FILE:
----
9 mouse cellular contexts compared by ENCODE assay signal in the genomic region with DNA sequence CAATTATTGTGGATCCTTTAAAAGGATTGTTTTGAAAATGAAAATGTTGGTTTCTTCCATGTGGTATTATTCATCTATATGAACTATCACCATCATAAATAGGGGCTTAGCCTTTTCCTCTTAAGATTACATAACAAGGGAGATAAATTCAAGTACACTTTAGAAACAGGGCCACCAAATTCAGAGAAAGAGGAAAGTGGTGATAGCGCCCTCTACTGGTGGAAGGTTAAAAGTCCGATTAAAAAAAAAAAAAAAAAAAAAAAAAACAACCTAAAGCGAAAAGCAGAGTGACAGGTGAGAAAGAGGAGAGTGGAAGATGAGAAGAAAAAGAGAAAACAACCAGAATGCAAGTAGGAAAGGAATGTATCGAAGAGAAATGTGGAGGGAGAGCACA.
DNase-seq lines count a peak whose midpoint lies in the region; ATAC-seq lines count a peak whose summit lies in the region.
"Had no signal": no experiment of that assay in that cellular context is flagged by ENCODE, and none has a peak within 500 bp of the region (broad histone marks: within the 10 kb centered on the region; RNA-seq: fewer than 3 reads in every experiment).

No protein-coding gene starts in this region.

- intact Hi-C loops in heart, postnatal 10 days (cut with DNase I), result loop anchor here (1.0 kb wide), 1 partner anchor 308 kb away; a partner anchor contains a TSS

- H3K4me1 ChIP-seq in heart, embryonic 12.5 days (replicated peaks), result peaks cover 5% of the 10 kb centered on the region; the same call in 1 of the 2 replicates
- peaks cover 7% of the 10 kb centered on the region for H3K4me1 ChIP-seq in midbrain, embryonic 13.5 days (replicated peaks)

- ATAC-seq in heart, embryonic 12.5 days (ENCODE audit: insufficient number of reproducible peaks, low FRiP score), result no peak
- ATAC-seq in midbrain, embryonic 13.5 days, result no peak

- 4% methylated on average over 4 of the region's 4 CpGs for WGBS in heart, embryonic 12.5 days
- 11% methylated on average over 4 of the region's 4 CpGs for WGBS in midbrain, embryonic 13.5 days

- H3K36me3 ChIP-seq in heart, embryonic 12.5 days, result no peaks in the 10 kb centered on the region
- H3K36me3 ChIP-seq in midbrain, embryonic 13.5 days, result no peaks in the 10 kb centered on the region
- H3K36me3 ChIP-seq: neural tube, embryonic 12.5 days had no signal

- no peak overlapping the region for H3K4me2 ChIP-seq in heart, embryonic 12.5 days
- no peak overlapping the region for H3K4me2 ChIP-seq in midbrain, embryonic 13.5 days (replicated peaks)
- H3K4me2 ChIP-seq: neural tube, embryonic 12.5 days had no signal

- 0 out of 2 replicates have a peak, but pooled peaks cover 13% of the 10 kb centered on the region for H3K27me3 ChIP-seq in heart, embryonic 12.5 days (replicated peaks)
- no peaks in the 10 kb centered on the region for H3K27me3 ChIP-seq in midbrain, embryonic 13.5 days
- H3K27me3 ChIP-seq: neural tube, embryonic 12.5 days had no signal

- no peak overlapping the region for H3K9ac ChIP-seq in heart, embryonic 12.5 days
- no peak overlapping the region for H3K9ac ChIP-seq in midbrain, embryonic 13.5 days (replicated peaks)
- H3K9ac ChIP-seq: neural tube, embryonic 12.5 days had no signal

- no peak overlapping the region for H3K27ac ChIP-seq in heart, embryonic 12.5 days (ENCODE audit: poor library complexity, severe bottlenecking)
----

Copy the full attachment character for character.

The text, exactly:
9 mouse cellular contexts compared by ENCODE assay signal in the genomic region with DNA sequence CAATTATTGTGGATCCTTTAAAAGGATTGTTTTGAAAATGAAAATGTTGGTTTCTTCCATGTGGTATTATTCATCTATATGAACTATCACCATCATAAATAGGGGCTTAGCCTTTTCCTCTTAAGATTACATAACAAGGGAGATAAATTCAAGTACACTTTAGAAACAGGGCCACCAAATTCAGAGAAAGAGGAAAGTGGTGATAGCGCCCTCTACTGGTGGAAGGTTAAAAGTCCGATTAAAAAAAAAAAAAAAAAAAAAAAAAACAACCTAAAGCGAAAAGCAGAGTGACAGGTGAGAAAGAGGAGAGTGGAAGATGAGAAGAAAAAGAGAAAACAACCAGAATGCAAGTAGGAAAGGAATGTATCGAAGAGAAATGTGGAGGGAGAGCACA.
DNase-seq lines count a peak whose midpoint lies in the region; ATAC-seq lines count a peak whose summit lies in the region.
"Had no signal": no experiment of that assay in that cellular context is flagged by ENCODE, and none has a peak within 500 bp of the region (broad histone marks: within the 10 kb centered on the region; RNA-seq: fewer than 3 reads in every experiment).

No protein-coding gene starts in this region.

- intact Hi-C loops in heart, postnatal 10 days (cut with DNase I), result loop anchor here (1.0 kb wide), 1 partner anchor 308 kb away; a partner anchor contains a TSS

- H3K4me1 ChIP-seq in heart, embryonic 12.5 days (replicated peaks), result peaks cover 5% of the 10 kb centered on the region; the same call in 1 of the 2 replicates
- peaks cover 7% of the 10 kb centered on the region for H3K4me1 ChIP-seq in midbrain, embryonic 13.5 days (replicated peaks)

- ATAC-seq in heart, embryonic 12.5 days (ENCODE audit: insufficient number of reproducible peaks, low FRiP score), result no peak
- ATAC-seq in midbrain, embryonic 13.5 days, result no peak

- 4% methylated on average over 4 of the region's 4 CpGs for WGBS in heart, embryonic 12.5 days
- 11% methylated on average over 4 of the region's 4 CpGs for WGBS in midbrain, embryonic 13.5 days

- H3K36me3 ChIP-seq in heart, embryonic 12.5 days, result no peaks in the 10 kb centered on the region
- H3K36me3 ChIP-seq in midbrain, embryonic 13.5 days, result no peaks in the 10 kb centered on the region
- H3K36me3 ChIP-seq: neural tube, embryonic 12.5 days had no signal

- no peak overlapping the region for H3K4me2 ChIP-seq in heart, embryonic 12.5 days
- no peak overlapping the region for H3K4me2 ChIP-seq in midbrain, embryonic 13.5 days (replicated peaks)
- H3K4me2 ChIP-seq: neural tube, embryonic 12.5 days had no signal

- 0 out of 2 replicates have a peak, but pooled peaks cover 13% of the 10 kb centered on the region for H3K27me3 ChIP-seq in heart, embryonic 12.5 days (replicated peaks)
- no peaks in the 10 kb centered on the region for H3K27me3 ChIP-seq in midbrain, embryonic 13.5 days
- H3K27me3 ChIP-seq: neural tube, embryonic 12.5 days had no signal

- no peak overlapping the region for H3K9ac ChIP-seq in heart, embryonic 12.5 days
- no peak overlapping the region for H3K9ac ChIP-seq in midbrain, embryonic 13.5 days (replicated peaks)
- H3K9ac ChIP-seq: neural tube, embryonic 12.5 days had no signal

- no peak overlapping the region for H3K27ac ChIP-seq in heart, embryonic 12.5 days (ENCODE audit: poor library complexity, severe bottlenecking)